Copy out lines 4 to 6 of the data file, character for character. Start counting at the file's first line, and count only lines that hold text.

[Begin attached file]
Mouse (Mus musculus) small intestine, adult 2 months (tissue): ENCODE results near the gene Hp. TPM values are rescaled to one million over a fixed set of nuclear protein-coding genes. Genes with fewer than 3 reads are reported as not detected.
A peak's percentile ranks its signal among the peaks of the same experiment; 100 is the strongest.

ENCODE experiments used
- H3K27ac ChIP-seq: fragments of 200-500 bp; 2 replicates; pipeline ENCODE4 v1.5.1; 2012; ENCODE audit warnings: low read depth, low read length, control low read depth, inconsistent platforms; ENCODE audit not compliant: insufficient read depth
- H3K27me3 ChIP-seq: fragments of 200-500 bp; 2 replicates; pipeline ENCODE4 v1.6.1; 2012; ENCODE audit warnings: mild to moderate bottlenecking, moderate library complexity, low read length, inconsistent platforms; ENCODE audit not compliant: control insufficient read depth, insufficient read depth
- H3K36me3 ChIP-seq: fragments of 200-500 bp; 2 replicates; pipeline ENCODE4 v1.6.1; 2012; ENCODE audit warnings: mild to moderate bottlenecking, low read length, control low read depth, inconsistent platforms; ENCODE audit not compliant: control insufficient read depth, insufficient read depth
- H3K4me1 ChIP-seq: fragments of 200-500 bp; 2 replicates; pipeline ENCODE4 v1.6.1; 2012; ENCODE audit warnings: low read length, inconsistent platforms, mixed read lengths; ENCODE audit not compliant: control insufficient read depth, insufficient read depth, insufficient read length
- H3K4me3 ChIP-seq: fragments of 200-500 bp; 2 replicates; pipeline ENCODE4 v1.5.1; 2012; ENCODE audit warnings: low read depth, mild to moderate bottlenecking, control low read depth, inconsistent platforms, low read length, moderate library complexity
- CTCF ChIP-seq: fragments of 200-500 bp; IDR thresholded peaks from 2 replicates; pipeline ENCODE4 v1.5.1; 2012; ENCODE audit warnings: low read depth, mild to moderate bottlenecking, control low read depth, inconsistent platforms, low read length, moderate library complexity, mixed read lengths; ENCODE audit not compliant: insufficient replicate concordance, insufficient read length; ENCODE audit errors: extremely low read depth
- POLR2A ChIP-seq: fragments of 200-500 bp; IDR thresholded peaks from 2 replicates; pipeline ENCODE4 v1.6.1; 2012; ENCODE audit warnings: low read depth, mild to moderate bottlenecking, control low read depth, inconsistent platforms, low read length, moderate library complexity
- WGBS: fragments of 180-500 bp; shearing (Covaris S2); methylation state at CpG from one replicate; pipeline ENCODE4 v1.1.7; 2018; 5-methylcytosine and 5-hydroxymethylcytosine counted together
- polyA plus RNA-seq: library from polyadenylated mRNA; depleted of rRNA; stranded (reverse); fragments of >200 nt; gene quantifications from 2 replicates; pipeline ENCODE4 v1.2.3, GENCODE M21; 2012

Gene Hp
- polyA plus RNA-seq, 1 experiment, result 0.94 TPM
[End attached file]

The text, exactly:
- H3K27ac ChIP-seq: fragments of 200-500 bp; 2 replicates; pipeline ENCODE4 v1.5.1; 2012; ENCODE audit warnings: low read depth, low read length, control low read depth, inconsistent platforms; ENCODE audit not compliant: insufficient read depth
- H3K27me3 ChIP-seq: fragments of 200-500 bp; 2 replicates; pipeline ENCODE4 v1.6.1; 2012; ENCODE audit warnings: mild to moderate bottlenecking, moderate library complexity, low read length, inconsistent platforms; ENCODE audit not compliant: control insufficient read depth, insufficient read depth
- H3K36me3 ChIP-seq: fragments of 200-500 bp; 2 replicates; pipeline ENCODE4 v1.6.1; 2012; ENCODE audit warnings: mild to moderate bottlenecking, low read length, control low read depth, inconsistent platforms; ENCODE audit not compliant: control insufficient read depth, insufficient read depth